Recently we have seen some phishing attacks centered around the upcoming 2012 election. As with any scam, the best defense is good security practice and the maxim, “If it sounds too good to be true, it probably is.”
Starting tomorrow, members of the adult Sponsored Community who are verifiable trademark holders can apply for domains in the latest Top-Level Domain (TLD) .XXX. Back in March, 2011, The Internet Corporation for Assigned Names and Numbers (ICANN), the group that manages top-level domains (e.g. .com, .org and .net) approved the new .XXX TLD.
You’ve probably heard some of the excitement and discussion over Google’s latest feature, Google+. If you haven’t, Google+ is the search giant’s latest social sharing attempt and could become a rival to Facebook.
Each search engine uses a different algorithm—the software that determines which pages turn up for any search. That’s why results on Google are different from those of Bing, and other competing search engines. As a significant business asset, these algorithms are kept secret, though it is suspected they receive updates often. Generally, the updates are minor, and difficult for the average user to notice. Google rolled out an update last week, but this one was different, and people took notice.
Changes may be in the works in laws covering the collection or use of data that can be connected to website visitors, whether it is a specific person or simply tied to a device such as computer, or mobile phone. Yesterday, Federal Trade Commission staff issued a press release outlining the commission’s recommendations for overhauling how businesses handle online privacy issues.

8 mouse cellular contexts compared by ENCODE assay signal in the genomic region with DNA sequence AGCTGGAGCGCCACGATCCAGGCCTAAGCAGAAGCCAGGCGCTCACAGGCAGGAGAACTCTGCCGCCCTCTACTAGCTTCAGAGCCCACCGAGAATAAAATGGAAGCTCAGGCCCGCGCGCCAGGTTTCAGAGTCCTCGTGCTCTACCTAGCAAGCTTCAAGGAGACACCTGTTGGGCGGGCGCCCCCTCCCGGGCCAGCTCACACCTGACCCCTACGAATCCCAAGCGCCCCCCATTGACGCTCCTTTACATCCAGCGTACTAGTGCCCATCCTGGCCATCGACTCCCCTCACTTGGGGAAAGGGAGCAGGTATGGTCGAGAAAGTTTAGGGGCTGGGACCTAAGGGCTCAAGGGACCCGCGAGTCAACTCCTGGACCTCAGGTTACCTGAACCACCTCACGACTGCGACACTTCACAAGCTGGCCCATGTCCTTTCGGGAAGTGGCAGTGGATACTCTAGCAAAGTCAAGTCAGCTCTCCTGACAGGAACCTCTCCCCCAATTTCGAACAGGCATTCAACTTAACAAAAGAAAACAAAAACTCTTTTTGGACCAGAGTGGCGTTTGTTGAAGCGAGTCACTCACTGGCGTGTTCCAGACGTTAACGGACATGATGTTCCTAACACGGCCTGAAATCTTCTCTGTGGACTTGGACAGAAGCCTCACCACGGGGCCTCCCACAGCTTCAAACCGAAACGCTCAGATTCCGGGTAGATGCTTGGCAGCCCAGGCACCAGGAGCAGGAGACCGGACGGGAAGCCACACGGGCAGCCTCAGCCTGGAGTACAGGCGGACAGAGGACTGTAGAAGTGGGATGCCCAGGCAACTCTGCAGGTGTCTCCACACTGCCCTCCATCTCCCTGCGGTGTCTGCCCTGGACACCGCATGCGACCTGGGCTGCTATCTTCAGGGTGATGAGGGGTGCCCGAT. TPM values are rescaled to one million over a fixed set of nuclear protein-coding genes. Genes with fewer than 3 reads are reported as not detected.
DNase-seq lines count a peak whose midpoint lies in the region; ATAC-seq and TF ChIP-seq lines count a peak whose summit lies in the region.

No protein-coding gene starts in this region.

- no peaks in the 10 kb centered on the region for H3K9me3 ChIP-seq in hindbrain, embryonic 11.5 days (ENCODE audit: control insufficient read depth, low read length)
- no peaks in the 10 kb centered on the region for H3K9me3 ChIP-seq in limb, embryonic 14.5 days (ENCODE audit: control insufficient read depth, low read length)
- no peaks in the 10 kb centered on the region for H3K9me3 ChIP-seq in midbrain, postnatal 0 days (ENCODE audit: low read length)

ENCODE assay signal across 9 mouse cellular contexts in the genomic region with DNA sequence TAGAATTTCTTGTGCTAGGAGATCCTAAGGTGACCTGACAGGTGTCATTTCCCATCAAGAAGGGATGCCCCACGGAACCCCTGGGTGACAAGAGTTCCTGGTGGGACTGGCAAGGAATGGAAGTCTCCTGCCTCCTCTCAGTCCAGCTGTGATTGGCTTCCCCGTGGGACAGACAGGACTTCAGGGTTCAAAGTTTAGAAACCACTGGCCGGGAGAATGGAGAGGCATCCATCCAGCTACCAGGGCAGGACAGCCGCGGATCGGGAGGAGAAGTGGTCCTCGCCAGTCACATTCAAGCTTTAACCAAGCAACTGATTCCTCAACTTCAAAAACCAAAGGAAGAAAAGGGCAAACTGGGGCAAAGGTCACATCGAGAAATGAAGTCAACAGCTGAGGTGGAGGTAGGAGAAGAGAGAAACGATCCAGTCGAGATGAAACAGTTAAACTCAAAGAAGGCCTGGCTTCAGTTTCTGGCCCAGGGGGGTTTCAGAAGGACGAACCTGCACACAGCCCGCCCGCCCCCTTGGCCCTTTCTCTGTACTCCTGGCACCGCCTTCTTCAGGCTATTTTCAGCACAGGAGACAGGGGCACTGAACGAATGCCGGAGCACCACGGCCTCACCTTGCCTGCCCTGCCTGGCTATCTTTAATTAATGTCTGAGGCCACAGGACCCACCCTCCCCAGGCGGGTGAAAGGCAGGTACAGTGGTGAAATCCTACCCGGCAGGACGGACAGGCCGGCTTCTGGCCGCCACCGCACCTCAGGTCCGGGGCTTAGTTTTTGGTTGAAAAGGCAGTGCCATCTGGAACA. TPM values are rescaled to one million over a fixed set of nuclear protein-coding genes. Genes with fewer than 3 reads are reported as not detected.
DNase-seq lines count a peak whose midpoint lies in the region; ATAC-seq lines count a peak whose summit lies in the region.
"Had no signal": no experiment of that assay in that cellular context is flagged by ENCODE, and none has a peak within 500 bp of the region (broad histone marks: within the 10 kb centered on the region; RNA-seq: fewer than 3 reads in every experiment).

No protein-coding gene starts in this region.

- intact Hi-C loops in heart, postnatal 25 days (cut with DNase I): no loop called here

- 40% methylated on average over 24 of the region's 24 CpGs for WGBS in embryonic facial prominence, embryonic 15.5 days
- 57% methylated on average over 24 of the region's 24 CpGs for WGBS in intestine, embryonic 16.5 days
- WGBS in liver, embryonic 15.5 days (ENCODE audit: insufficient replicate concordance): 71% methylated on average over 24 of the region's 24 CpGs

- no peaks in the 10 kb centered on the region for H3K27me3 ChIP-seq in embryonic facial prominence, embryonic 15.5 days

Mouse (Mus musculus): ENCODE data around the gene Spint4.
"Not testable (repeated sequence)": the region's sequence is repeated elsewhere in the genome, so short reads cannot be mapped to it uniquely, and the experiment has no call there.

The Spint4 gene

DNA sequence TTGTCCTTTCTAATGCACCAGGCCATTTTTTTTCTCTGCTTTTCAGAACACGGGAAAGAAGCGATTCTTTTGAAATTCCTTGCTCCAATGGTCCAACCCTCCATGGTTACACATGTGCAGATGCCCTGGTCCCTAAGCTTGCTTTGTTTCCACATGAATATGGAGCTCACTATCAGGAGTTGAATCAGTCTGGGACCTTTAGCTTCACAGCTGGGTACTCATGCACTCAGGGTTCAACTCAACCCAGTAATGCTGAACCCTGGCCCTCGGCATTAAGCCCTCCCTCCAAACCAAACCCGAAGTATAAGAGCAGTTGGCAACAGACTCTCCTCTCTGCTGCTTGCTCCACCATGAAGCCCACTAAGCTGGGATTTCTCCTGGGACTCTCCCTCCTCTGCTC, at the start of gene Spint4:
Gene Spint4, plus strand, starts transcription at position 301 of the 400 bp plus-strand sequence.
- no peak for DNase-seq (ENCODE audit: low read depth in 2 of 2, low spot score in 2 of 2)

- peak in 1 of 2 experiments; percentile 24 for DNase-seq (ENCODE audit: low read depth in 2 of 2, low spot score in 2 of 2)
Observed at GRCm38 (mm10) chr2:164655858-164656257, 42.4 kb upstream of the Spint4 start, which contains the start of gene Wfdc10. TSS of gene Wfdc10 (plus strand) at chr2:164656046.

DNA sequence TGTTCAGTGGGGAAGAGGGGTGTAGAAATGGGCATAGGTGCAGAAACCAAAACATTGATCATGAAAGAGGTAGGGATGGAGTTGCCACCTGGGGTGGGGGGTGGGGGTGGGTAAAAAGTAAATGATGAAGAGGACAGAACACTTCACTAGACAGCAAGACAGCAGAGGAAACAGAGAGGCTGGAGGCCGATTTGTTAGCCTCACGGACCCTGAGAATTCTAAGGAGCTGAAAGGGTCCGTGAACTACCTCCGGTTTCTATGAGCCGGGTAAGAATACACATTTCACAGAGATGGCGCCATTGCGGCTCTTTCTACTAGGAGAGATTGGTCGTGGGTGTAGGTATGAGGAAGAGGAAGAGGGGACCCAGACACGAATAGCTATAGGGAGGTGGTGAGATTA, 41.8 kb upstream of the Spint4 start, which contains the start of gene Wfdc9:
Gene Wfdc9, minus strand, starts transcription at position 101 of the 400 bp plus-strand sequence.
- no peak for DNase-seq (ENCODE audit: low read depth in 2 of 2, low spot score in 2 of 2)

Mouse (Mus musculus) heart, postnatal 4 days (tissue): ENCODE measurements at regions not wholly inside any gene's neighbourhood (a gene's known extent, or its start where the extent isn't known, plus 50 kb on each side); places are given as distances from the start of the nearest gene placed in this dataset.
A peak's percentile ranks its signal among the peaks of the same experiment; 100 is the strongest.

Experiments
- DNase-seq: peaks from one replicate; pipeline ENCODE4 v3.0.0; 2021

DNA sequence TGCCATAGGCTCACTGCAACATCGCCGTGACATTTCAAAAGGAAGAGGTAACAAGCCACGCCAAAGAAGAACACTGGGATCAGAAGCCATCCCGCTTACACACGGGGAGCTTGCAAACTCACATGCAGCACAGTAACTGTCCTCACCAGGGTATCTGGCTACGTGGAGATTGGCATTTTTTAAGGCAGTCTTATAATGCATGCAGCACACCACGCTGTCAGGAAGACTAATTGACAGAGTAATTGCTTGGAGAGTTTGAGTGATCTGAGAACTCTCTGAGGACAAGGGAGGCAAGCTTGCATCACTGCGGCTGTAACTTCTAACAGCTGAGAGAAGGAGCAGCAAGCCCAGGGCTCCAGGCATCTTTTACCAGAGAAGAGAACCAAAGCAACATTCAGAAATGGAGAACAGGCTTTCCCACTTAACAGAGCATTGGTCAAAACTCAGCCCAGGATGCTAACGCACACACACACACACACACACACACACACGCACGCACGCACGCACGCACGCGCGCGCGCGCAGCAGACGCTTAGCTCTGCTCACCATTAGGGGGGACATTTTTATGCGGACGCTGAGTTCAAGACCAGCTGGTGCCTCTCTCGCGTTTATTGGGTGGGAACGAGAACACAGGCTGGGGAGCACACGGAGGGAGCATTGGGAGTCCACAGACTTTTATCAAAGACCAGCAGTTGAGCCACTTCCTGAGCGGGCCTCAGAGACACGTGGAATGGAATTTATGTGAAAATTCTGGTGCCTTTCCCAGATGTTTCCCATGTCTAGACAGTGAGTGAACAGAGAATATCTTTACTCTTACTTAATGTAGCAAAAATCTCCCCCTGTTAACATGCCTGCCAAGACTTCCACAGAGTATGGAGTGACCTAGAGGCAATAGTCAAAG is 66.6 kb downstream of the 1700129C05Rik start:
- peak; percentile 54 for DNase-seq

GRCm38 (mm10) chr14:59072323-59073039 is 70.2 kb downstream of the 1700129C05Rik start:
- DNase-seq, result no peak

Get more opinionated online and it can help you get better customer service. The social media analytics service Klout is quantifying your social influence, so develop your networks and reap the rewards!
An email concerning a "Notice of Internet Intellectual Property Rights Dispute in China" seems to be traveling around the Internet recently, spurring a number of clients to contact DesignHammer inquiring what to do. The email in questions seems pretty official. Is it true, SPAM, or a scam? Let's consider the possibilities.
Last week as part of Internet Week events in New York City, Mashable presented their very first Mashable Media Summit. The day was full of an excellent array of speakers from organizations such as Starbucks, CNN, Foursquare, The Red Cross, and included a special presentation from Edward Norton to introduce his new philanthropy website, Crowdrise. Here is a brief summary of Ricky Van Veen's presentation on the "10 Web Content Urban Legends," which could also be appropriately titled, "Guidelines for Creating Great Web Content."
Privacy issues aside, what is Facebook offering to its users that people are spending an average of 7 hours per month on the site?